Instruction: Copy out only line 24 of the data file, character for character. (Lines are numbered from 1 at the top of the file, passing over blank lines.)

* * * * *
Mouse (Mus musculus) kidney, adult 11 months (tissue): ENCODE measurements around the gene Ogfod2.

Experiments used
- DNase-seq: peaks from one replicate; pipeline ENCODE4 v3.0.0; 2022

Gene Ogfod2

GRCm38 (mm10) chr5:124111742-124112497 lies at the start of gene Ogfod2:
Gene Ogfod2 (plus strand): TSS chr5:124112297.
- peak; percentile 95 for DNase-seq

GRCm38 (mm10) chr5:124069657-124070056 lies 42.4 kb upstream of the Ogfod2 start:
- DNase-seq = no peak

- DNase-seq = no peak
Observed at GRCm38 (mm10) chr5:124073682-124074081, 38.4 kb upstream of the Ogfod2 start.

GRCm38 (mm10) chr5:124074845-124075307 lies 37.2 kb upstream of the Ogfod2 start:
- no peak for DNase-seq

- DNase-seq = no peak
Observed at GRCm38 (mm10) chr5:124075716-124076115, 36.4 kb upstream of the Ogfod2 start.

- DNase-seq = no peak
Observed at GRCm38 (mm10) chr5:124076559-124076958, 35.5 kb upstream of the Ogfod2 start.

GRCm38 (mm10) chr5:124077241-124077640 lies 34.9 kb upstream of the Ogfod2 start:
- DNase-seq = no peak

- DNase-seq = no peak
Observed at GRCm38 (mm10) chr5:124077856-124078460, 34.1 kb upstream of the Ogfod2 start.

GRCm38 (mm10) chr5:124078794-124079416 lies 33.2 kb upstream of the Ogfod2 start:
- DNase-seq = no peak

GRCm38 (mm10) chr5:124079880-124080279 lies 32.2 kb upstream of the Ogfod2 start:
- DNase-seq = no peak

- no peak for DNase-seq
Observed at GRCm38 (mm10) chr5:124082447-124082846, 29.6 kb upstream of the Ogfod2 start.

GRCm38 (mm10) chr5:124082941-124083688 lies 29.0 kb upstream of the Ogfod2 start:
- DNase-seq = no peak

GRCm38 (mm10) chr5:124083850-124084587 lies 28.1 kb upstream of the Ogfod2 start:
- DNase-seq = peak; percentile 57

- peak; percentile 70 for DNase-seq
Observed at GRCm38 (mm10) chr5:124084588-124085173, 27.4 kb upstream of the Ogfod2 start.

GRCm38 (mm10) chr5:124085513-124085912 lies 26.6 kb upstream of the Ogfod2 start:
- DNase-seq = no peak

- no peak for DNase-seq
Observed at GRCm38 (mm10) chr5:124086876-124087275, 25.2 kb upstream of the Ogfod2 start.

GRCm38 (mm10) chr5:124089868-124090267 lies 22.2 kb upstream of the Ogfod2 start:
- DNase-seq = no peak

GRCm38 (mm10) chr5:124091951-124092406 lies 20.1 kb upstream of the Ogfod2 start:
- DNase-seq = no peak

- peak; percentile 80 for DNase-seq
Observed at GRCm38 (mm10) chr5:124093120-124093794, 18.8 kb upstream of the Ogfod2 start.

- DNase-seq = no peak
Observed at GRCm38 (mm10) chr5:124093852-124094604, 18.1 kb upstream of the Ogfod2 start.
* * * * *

GRCm38 (mm10) chr5:124079880-124080279 lies 32.2 kb upstream of the Ogfod2 start: